Link: GAO Opinion
Agency: Department of State
Disposition: Protest sustained in part, denied in part.
General Counsel P.C. Highlight:
GAO sustained in part and denied in part the protest of Exelis Systems Corporation, based on the award of a contract to PAE Government Services, Inc., under a request for proposals (RFP), issued by the Department of State (DOS) for operations and maintenance support services (OMSS) for agency facilities in Iraq, including the Baghdad Embassy Compound (BEC).
The RFP sought proposals for an indefinite-delivery/indefinite-quantity (ID/IQ) with a one-year base period and up to four one-year option periods. PAE was the incumbent contractor. The factors to be considered included: (1) overall approach to ID/IQ and program management; (2) sample task order proposals for the BEC requirements; (3) technical proficiency; (4) task order proposal for program management office (PMO) requirements; and (5) past performance and experience. The BEC requirements included staffing plans, key personnel, operations and management plans, sample quality control plans, and preliminary transition plans. The PMO requirements also contained three subfactors similar to the BEC requirements, including key personnel, sample program management and cost control plans.
Exelis’ first challenge concerned the agency’s evaluation of the awardee’s proposed staffing plans. Specifically, Exelis argued that the agency failed to consider that over the five-year contract period, PAE proposed to increase the proportion of LNs versus ANs and TCNs, and reduce its total number of staff, resulting in a significant decrease in PAE’s total level of effort. GAO first noted that just because PAE proposed staffing that was different from Exelis’, this alone will not render their staffing inadequate. Rather, the inquiry should be whether PAE’s proposed staffing was adequate to perform the sample task requirements. GAO found that PAE significantly reduced the level of effort it proposed to perform in the later years of the contract when compared to that of the first year. Therefore, PAE was proposing to perform the requirements throughout the five-year period, but with a lower level of effort in the four preceding years and did not give an explanation as to how it would meet the contract requirements. Because the evaluation record was silent as to how the agency’s evaluation in this case was reasonable, GAO sustained this portion of the protest.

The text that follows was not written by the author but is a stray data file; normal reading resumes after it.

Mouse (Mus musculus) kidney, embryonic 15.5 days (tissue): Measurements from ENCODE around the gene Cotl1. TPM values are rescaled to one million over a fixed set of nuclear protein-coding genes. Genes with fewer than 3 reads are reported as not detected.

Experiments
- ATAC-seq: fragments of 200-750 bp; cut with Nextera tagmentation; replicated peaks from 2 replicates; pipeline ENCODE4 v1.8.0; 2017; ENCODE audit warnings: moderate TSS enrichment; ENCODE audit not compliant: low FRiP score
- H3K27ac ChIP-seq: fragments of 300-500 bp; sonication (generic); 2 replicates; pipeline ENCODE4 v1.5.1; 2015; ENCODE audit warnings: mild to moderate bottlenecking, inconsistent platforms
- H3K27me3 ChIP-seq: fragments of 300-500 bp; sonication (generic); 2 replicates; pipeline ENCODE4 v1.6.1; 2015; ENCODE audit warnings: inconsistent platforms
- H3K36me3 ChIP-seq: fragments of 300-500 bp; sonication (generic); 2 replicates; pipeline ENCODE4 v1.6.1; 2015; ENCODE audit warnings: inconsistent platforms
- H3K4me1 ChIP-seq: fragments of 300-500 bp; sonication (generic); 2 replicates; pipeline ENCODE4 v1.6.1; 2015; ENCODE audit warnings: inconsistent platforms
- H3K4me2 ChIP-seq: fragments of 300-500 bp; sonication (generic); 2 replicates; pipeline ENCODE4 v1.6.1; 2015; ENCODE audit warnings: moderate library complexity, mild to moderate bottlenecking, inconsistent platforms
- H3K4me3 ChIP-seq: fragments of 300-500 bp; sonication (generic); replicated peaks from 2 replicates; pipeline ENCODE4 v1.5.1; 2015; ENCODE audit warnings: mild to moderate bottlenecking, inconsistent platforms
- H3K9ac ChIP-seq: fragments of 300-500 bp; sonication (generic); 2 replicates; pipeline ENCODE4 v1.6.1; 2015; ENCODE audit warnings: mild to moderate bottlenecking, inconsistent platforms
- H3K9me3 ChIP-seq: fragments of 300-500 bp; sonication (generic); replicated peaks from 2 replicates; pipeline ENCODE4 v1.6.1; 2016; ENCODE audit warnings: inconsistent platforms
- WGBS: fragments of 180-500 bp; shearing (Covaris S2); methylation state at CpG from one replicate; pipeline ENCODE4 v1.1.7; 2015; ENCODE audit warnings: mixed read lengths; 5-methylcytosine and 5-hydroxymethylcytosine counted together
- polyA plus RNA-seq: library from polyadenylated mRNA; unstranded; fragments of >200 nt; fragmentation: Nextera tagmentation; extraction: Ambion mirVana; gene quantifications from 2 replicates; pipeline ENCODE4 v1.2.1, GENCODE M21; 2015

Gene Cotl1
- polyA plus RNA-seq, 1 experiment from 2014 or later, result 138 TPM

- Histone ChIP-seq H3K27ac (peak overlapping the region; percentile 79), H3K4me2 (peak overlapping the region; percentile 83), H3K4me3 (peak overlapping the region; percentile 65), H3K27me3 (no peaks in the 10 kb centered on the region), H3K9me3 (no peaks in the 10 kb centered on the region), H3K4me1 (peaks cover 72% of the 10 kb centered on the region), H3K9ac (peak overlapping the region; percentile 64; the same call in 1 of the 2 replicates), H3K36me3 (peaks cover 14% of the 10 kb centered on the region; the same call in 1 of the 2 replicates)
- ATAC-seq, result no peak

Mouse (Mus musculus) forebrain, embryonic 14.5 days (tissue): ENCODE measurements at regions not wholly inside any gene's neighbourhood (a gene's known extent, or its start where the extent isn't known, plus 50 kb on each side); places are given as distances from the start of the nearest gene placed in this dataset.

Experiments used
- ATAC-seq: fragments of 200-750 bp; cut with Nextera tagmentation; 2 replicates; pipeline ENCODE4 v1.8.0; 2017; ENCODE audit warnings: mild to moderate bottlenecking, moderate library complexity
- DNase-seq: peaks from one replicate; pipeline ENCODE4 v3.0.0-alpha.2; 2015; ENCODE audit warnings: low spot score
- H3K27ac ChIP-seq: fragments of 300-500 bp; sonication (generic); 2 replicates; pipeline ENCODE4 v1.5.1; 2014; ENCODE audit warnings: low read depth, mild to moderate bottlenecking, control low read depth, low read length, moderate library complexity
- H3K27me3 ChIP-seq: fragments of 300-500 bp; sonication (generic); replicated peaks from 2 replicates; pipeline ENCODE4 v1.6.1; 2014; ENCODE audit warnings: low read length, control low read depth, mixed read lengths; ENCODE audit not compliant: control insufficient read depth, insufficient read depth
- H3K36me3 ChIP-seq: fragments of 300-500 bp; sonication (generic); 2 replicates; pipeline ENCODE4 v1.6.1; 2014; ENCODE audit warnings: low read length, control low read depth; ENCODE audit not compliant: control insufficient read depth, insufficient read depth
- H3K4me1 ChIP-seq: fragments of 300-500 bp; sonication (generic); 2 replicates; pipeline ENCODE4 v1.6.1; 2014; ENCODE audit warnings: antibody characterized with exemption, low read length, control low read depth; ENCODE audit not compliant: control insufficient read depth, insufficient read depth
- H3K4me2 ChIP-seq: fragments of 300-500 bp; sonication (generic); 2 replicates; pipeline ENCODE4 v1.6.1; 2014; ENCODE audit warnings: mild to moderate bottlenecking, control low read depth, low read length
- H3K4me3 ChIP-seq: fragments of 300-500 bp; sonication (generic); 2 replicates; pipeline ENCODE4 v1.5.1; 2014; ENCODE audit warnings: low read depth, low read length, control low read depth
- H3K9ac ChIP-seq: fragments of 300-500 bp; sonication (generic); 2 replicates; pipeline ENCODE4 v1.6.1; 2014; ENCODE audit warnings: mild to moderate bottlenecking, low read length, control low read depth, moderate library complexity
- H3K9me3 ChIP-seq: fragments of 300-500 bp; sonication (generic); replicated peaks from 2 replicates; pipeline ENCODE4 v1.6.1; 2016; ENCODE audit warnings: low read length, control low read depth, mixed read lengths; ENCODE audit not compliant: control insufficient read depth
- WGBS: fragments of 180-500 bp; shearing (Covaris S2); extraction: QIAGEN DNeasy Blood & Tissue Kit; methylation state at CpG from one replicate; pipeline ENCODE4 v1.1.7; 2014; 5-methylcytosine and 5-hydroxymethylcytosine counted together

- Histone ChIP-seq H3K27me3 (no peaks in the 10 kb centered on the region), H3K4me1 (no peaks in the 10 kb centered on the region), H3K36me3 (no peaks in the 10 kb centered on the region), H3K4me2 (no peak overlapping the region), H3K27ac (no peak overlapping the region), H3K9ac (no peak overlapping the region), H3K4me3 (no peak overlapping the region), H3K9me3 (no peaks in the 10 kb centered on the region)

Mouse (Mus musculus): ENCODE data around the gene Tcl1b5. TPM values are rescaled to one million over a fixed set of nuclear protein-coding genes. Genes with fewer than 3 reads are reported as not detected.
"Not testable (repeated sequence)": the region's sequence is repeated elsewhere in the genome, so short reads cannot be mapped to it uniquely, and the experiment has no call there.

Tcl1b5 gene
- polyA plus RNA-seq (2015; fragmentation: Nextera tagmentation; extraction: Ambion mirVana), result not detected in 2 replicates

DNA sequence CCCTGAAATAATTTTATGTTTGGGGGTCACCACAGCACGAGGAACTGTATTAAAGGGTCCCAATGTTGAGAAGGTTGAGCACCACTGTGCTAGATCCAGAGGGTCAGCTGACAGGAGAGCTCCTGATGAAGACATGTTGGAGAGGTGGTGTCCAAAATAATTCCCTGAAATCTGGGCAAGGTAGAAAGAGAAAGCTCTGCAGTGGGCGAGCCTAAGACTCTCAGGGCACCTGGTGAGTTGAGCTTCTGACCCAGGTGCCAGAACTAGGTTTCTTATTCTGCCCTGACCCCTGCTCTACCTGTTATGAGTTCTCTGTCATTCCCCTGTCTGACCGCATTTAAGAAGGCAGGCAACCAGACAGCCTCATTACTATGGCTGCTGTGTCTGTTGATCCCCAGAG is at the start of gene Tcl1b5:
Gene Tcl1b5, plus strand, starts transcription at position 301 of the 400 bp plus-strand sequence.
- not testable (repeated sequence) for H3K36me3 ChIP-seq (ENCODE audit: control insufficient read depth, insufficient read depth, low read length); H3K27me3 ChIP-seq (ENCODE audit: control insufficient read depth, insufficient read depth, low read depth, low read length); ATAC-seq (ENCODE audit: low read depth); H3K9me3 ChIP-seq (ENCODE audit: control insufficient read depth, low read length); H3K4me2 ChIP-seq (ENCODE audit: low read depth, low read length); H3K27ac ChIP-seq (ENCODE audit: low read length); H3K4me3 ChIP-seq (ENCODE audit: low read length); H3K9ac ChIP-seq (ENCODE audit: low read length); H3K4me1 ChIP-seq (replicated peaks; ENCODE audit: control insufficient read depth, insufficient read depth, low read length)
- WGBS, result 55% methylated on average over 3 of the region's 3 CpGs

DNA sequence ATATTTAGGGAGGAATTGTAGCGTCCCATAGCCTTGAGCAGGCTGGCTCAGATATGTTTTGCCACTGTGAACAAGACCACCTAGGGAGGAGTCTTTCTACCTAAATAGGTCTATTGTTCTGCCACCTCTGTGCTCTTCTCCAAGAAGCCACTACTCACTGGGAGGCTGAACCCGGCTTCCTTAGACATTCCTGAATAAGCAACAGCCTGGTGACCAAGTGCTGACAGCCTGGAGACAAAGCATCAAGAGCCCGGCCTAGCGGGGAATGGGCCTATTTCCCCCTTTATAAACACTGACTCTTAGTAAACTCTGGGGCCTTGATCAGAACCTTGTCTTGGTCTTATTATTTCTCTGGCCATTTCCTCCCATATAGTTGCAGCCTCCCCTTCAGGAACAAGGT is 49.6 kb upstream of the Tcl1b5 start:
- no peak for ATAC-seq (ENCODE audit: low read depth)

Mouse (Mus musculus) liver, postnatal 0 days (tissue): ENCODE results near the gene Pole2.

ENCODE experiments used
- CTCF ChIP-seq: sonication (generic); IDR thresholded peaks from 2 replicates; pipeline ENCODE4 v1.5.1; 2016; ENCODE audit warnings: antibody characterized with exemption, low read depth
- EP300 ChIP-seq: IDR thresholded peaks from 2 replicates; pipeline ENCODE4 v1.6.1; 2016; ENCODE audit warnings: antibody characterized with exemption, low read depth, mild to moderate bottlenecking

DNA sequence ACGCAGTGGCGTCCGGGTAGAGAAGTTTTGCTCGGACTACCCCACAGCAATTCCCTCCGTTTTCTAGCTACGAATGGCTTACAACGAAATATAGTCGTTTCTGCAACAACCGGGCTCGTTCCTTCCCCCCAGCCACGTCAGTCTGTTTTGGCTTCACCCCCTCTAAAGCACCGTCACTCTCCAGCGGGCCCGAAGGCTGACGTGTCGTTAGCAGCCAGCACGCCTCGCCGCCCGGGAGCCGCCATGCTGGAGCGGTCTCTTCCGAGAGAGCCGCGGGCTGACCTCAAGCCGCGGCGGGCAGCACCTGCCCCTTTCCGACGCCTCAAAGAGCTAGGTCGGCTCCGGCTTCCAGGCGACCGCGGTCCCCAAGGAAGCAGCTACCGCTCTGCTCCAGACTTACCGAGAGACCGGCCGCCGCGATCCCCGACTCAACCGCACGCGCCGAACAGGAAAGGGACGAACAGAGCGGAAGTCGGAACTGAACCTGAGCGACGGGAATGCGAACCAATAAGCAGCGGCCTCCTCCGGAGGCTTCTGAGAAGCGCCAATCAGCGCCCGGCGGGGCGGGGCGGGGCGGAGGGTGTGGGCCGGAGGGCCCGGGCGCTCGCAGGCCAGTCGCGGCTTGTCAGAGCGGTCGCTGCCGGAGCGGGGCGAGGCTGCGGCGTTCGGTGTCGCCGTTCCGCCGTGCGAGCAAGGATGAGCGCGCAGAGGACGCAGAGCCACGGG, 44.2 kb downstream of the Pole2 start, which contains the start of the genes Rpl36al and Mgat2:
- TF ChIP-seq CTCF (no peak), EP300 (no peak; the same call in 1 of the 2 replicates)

Exelis next argued that the agency’s evaluation of past performance was unreasonable where the agency failed to consider three DOS Office of the Inspector General (IG) reports relating to PAE’s performance. However, GAO found that the agency was aware of the reports, held a meeting in which they were discussed, and all references to PAE’s past performance in the reports were good to excellent. Therefore, the agency acted reasonably in finding that the reports should not have a negative impact on PAE’s past performance rating.